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Federal Court rules police may shoot dogs if they move or bark

A 6th Circuit Court ruling says police may now shoot dogs that move or bark.
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According to a recent federal court ruling handed down on Monday, December 19, police officers may now shoot a dog if it moves or barks when they enter a home on a warrant. 

In 2013, police officers entered Mark and Cheryl Brown’s home in Michigan on a warrant when they had to kill their two pit bulls, ABC 10 reports.

The Browns filed a petition with the Battle Creek court, saying the officers should be reprimanded for killing their dogs.

 One of the officers said he had to shoot one dog after it moved in what he says was a “lunge” towards him.

Court documents say the dog then fled to the basement where it was shot one more time and died.

Another officer alleges that he shot the second dog in the basement after it barked. He says he saw, “there was blood coming out of numerous holes in the dog and…did not want to see it suffer so he put her out of her misery and fired the last shot.”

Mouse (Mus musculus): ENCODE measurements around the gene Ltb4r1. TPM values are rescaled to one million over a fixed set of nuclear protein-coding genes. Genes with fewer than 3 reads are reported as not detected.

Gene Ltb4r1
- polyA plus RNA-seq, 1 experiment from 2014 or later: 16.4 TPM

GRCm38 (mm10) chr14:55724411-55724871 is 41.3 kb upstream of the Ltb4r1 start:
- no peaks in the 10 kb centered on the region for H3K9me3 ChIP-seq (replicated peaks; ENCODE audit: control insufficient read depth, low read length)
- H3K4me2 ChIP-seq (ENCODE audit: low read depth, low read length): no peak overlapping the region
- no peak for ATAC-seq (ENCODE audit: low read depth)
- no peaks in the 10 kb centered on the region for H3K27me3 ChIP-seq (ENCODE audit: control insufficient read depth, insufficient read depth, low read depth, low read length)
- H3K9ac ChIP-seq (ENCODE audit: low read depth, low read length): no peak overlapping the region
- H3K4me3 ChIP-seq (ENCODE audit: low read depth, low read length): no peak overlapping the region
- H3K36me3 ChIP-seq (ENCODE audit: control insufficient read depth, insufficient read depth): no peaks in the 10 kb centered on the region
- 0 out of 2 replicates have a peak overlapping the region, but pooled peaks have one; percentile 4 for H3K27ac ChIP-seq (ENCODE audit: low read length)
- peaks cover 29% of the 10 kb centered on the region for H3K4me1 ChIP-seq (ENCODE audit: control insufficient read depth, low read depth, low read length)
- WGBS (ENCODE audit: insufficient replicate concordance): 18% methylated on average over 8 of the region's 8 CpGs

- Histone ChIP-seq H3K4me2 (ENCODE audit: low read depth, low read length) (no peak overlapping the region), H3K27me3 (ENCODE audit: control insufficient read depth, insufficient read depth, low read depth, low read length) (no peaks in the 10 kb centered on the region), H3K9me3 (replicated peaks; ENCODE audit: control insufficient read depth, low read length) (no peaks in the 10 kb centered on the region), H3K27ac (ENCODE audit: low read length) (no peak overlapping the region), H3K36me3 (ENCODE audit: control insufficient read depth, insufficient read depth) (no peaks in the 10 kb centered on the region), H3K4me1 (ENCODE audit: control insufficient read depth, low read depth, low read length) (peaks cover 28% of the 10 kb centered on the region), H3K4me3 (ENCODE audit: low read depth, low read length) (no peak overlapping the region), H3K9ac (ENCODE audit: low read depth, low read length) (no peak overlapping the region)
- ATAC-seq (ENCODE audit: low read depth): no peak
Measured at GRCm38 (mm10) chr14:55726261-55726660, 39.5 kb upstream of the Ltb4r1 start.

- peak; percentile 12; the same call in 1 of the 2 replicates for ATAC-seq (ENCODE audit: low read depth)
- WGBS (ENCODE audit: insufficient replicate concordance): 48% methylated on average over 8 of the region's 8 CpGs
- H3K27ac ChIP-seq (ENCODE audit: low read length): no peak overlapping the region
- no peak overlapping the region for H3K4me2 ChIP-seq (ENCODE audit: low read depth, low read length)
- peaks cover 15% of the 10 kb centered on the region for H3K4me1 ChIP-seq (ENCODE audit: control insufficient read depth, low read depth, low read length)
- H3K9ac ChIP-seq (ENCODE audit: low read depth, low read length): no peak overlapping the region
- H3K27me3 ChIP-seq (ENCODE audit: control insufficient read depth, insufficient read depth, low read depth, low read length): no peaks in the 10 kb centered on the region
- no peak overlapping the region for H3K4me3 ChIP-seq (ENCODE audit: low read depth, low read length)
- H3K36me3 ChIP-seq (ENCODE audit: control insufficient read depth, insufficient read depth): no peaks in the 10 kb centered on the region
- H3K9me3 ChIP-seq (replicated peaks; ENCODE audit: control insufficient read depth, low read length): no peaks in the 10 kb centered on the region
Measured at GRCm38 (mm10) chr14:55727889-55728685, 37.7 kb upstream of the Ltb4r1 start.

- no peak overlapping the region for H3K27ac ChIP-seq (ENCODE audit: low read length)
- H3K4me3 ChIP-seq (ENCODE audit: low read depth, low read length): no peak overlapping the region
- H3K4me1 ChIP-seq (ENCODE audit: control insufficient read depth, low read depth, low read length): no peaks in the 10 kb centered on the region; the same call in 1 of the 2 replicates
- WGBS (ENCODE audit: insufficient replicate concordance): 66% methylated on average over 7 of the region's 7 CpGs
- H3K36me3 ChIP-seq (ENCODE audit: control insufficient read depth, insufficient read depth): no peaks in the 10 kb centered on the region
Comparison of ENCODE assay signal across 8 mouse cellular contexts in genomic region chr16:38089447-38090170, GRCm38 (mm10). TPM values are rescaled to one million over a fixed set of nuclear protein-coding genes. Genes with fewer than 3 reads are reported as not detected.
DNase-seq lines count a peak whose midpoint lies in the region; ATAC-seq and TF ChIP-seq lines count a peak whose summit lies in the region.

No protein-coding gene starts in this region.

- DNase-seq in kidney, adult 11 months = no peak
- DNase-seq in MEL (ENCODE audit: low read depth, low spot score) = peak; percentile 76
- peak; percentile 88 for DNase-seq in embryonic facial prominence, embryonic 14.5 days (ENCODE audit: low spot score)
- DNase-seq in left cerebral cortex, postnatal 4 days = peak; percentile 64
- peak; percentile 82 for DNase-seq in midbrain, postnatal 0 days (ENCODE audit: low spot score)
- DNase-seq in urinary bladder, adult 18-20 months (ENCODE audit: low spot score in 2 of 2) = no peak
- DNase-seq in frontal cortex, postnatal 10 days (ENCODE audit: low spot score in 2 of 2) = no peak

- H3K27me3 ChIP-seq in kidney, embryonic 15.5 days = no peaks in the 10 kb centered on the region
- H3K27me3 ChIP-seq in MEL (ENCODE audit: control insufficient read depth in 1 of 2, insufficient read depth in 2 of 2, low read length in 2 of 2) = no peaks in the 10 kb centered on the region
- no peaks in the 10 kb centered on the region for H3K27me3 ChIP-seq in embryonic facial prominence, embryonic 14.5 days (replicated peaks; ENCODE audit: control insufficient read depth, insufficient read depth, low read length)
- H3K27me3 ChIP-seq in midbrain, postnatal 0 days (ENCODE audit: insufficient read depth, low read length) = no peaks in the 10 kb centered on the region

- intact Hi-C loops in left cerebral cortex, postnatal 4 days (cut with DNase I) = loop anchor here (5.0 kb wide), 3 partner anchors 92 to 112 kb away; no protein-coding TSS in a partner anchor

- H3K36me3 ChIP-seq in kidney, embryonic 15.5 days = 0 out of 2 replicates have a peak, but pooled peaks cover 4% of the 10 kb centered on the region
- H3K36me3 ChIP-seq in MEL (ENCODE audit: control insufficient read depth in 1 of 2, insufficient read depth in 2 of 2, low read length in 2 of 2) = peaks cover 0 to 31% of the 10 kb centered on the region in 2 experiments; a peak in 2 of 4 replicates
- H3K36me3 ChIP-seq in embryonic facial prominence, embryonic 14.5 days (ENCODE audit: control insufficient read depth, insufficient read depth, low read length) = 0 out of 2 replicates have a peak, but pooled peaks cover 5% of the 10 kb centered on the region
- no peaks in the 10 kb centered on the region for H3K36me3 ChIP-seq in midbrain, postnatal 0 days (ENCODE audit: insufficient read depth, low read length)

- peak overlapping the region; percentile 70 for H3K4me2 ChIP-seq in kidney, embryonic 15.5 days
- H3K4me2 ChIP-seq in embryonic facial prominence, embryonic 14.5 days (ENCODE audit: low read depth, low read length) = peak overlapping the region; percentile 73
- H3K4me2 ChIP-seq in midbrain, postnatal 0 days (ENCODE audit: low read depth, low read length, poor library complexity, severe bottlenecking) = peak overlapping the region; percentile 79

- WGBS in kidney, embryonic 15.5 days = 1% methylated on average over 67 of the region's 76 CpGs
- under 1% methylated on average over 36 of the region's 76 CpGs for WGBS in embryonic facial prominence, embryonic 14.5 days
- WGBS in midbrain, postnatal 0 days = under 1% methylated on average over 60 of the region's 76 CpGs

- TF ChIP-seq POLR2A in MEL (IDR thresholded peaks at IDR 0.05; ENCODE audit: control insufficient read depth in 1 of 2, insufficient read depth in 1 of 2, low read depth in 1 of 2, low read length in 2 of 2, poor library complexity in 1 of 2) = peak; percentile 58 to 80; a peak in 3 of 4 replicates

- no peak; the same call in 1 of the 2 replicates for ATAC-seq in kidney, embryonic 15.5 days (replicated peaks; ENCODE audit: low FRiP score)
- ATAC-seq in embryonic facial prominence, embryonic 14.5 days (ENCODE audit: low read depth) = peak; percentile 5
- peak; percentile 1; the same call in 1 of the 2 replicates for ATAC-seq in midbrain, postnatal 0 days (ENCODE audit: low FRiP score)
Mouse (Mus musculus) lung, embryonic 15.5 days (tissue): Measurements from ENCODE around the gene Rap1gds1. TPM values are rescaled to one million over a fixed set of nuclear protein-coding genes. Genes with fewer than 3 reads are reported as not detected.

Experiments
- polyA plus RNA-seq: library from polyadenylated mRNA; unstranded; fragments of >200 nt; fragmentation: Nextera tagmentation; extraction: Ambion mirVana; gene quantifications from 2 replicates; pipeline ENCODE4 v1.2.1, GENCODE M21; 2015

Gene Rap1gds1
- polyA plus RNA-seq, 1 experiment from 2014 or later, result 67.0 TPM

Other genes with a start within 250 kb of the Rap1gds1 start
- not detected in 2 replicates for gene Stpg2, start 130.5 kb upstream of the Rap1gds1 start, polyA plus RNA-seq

The plaintiffs were unable to prove that their dogs didn’t initiate aggressive behavior towards the officers.

Federal Court Judge, Eric Clay, said in his decision that the officer appeared reasonable and objective and the dog was, “an imminent threat to the officer’s safety."

He continued to say,“The standard we set out today is that a police officer’s use of deadly force against a dog while executing a search warrant to search a home for illegal drug activity is reasonable under the Fourth Amendment when…the dog poses an imminent threat to the officer’s safety."